3. CLYDE EDWARDS-HELAIRE, LSU (5-7, 207, 4.59, 1-2): He declared for the draft a year early after making dramatic strides as a third-year junior. “He’s so flexible and runs so low, he doesn’t give you anything to hit,” said one scout. “He’s got great contact balance. He’s creative and elusive. He’s got really natural hands. Talking to the people at LSU, I really like his makeup, too. Joe Burrow said he’s the best teammate he ever had. That’s real.” He never started a game in his first two seasons and finished with 370 carries for 2,103 yards (5.7) and 23 touchdowns to go with 69 receptions. “He is a 25, 30-carry a game guy,” said another scout. “He’s put together.” Has exciting ability as a receiver all over the formation. “I think he will take over that third-down role the minute he walks in the office,” said a third scout. “You can screen him, do things to get him the ball in space. Kevin Faulk kind of had that small, stocky stature. He’s a little squirt but I like him a lot. He reminds me of that kid that came out of Florida Atlantic (Devin Singletary) and played well this year. He’s more quick than Maurice Jones-Drew (but) Maurice had breakaway speed.” Scored 21 on the Wonderlic. “Some guys are too short, but I don’t think he is,” said a fourth scout. “He’s thick and just carries his weight so well. For some people it can be a benefit. Like Tarik Cohen. He’s short but thick. Or Russell Wilson, short and thick. It’s so hard to get them down because of their center of gravity.” Edwards-Helaire is from Baton Rouge, La.

    4. J.K. DOBBINS, Ohio State (5-9 ½, 209, no 40, 1-2): Dobbins is a third-year junior and a three-year starter. “Like him,” said one scout. “He runs hard. Just a natural runner. He’s good on first contact. He runs with an edge. He’s going to be a really good back.” Dobbins played his best in big games and finished with 724 carries for 4,459 (6.2) and 38 TDs to go with 71 receptions. “We had an awesome interview with him,” said another scout. “He’s really smart, really upbeat. He loves football. The whole thing is important to him. He knows what he’s doing. He wants to be coached.” His deficiencies in pass protection became pronounced as the season went along. “He’s OK but he’s not special,” said a third scout. “He’s a good backup back. I don’t see him breaking tackles. He’s got to have room. He’s quick. He’s not a power back. He’s kind of a change-of-pace guy.” Dobbins is from LaGrange, Texas. “I’ve got him as the best back because I think he has more three-down ability,” said a fourth scout. “You can actually move him out of the backfield and do things. He can become a really good player in this league.” Dobbins posted a Wonderlic of 16.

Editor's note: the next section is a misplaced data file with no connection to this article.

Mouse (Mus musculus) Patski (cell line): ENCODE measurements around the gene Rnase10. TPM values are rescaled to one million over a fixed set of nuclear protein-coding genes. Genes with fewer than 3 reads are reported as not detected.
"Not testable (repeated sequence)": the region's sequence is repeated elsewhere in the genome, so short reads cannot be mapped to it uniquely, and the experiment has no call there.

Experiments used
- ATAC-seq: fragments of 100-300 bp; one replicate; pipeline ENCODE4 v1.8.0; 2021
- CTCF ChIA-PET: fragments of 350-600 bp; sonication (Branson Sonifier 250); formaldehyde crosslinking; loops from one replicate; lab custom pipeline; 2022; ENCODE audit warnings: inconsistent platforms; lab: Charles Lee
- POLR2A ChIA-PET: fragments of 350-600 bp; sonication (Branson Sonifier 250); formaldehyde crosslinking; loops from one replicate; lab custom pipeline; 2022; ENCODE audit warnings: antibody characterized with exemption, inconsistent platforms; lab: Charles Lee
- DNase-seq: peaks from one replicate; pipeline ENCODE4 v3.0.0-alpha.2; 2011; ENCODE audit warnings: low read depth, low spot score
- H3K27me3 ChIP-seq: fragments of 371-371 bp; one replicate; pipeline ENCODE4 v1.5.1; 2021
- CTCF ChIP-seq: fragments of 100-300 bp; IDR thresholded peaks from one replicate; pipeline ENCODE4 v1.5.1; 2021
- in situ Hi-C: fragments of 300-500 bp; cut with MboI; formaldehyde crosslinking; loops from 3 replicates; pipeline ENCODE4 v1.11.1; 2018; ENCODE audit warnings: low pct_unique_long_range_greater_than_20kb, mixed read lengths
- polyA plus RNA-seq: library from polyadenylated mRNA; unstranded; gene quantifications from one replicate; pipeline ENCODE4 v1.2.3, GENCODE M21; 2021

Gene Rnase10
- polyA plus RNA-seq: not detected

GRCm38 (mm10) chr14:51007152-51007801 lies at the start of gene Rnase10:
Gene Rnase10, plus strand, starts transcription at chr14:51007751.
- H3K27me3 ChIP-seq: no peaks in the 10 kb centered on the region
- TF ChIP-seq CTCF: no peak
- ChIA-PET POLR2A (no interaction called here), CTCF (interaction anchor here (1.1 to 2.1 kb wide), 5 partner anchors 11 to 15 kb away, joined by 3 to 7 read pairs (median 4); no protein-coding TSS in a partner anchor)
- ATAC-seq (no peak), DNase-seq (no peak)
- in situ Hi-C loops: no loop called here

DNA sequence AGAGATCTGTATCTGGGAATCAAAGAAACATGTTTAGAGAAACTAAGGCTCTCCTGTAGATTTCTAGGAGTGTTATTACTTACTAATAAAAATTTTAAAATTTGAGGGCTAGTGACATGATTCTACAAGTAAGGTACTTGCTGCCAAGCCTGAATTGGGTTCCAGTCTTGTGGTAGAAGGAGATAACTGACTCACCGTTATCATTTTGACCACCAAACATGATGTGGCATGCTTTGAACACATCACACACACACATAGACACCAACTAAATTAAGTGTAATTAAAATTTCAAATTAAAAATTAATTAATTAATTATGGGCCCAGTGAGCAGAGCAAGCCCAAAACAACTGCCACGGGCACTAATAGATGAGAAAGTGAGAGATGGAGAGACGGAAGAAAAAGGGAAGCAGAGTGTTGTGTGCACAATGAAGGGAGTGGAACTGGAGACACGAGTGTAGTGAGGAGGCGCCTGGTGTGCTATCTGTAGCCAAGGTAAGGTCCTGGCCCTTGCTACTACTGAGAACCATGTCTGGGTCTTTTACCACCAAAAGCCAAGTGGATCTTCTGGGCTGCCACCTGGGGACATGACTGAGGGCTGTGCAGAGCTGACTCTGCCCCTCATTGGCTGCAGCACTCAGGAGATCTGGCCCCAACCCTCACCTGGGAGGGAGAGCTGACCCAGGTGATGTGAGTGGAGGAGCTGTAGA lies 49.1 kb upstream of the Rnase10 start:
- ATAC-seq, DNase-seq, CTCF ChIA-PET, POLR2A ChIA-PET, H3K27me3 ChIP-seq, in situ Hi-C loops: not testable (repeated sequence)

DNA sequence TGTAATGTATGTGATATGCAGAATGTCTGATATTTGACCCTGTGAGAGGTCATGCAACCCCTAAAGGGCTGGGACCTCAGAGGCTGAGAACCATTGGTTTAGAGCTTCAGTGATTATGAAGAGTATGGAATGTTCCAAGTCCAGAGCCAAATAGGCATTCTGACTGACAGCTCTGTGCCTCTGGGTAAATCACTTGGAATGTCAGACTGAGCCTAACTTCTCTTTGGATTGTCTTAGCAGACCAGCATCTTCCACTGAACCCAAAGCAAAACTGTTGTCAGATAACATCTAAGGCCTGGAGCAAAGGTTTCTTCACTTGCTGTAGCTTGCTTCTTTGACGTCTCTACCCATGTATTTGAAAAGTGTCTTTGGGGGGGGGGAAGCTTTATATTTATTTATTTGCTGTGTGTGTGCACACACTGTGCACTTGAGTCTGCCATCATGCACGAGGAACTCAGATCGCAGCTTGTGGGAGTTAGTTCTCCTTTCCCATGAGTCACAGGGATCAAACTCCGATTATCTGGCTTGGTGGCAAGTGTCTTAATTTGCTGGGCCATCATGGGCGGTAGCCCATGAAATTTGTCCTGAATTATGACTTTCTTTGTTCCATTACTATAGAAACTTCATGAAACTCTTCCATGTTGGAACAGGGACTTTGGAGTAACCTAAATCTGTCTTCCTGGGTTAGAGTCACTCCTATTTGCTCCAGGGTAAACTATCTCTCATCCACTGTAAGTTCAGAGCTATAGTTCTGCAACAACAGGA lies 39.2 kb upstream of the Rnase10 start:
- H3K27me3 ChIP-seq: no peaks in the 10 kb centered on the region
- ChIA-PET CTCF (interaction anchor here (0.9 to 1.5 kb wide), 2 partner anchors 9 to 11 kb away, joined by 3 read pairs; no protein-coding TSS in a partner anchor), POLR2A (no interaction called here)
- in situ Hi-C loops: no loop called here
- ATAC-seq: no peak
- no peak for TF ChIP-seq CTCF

5. CAM AKERS, Florida State (5-10 ½, 217, 4.46, 2-3): Akers joined Warrick Dunn and Dalvin Cook as the only Seminoles with more than one 1,000-yard rushing season. “You talk about a guy who was stuck with a lemon and trying to make lemonade out of it at FSU,” said one scout. “A nightmare, and he persevered through it. He’s a hell of a player. He was a quarterback in high school (Clinton, Miss.). He went to FSU when they were riding high and the whole program fell apart around him. I give him credit. That was a disaster. Terrible line. He was getting hit before the ball got to him.” A third-year junior, he carried 586 times for 2,874 (4.9) and 27 TDs to go with 69 receptions. “He ran like a scalded dog (in the 40), but he don’t play that way,” another scout said. “I questioned his toughness and run instincts. They did throw the ball to him. Cam Akers is the kind of kid who knows who to block and he will get in their way. Some of these kids won’t even get in the way. They try to cut.” Some scouts insist he isn’t special; others insist he is. “He’s not a great makeup guy,” said a third scout. “One of these talented guys that never put all the commitment there. But the guy has the talent to be an every-down back. It’s where you want to throw the dice on him.”